Equational reasoning is an important component in symbolic algebra, automated deduction, high-level programming languages, program verification, and artificial intelligence. Reasoning with equations involves deriving consequences of given equations and finding values for variables that satisfy a given equation. Rewriting is a very powerful method for dealing with equations.

Directed equations, called rewrite rules, are used to replace equals by equals, but only in the indicated direction. The theory of rewriting centers around the concept of normal form, an expression that cannot be rewritten any further. Computation consists of rewriting to a normal form; when the normal form is unique, it is taken as the value of the initial expression. When rewriting equal terms always leads to the same normal form, the set of rules is said to be convergent and rewriting can be used to check for equality.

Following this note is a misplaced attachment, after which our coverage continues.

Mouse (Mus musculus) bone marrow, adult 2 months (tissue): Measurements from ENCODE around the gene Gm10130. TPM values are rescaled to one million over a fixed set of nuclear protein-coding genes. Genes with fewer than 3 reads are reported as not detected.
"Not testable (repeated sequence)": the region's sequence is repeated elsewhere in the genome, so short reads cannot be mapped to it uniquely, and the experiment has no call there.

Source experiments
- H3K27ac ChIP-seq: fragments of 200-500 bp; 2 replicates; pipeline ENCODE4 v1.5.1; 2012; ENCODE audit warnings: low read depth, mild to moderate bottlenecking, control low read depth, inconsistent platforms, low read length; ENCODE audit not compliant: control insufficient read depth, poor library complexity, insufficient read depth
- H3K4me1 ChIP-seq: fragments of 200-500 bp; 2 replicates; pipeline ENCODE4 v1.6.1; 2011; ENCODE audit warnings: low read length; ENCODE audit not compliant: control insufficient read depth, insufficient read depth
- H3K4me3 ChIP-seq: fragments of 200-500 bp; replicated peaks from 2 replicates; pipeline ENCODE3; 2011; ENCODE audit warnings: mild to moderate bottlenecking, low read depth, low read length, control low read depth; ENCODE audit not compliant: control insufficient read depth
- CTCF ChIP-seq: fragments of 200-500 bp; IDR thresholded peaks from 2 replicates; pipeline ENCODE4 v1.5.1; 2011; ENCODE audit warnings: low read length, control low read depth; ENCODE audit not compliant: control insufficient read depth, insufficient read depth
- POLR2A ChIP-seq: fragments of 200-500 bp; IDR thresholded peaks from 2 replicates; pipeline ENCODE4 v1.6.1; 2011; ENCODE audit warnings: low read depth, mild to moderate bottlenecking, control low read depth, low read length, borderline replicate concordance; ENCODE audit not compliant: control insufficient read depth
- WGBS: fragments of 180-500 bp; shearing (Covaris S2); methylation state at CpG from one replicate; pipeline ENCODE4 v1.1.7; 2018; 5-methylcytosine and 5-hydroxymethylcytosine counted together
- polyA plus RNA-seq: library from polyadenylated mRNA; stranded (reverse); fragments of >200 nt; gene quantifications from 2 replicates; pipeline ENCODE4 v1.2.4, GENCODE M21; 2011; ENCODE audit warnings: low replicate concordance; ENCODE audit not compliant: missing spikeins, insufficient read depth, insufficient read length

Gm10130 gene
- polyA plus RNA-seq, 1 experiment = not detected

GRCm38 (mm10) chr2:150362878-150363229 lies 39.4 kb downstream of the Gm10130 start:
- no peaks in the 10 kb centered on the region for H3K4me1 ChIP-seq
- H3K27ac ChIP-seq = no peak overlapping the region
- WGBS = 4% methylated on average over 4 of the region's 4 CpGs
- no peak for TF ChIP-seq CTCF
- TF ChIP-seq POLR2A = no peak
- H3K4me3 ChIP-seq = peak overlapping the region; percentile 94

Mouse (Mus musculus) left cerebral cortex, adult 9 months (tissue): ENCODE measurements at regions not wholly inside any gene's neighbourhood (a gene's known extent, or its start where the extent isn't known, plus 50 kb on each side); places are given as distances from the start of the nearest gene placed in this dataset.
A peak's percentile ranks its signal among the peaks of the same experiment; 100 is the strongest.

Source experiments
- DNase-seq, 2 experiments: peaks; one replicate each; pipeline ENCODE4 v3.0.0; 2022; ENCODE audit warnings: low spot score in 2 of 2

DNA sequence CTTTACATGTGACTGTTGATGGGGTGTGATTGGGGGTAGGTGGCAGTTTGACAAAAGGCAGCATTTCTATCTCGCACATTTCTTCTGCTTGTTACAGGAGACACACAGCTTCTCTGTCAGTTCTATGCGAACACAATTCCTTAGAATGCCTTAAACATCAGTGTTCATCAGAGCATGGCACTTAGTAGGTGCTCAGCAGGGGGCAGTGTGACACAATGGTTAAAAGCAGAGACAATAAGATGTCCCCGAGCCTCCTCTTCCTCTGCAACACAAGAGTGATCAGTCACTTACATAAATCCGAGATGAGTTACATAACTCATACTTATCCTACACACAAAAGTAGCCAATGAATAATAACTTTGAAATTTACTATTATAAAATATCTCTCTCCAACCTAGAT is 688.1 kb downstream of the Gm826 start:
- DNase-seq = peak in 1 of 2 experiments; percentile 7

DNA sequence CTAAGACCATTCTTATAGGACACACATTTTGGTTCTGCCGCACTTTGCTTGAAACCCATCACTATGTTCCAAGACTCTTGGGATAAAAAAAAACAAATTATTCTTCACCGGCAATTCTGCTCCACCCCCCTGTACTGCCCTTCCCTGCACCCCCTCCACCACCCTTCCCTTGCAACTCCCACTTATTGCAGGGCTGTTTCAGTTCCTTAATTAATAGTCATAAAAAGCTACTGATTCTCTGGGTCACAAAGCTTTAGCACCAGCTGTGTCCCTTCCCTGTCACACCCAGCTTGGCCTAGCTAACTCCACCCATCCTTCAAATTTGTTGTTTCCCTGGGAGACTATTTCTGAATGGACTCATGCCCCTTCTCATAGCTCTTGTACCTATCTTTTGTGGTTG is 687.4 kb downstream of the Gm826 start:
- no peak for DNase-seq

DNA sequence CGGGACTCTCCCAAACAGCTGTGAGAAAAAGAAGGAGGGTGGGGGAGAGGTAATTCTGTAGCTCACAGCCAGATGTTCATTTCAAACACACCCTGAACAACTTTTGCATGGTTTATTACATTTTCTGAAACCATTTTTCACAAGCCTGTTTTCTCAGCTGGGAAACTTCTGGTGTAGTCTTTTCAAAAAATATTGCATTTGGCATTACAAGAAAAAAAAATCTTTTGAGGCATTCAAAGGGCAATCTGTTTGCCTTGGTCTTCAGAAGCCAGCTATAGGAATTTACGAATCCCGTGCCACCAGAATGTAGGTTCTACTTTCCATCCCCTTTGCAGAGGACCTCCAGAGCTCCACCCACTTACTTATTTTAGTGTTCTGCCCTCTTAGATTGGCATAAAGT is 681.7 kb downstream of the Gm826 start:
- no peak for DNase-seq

Rewriting comes in various flavors, including:
• String rewriting
• Term rewriting
• Graph rewriting
• Ground rewriting
• Higher-order rewriting
• Conditional rewriting
• Priority rewriting
• Constrained rewriting
• Parallel rewriting
• Infinite rewriting
The field pretty cleanly splits in two directions:
• Programming Languages
• Confluence
• Termination
• Semantics
• Normalization strategies
• Combinatory logic
• Lambda calculi
• Functional and logic programming languages
• Automated Deduction
• Symbolic and algebraic computation
• Decision procedures
• Completion techniques
• Rewriting-based theorem proving
• Equation solving
• Unification and matching
• Constrained deduction
• Constraint solving
• Parallel deduction

Realized by Nachum Dershowitz and Laurent Vigneron.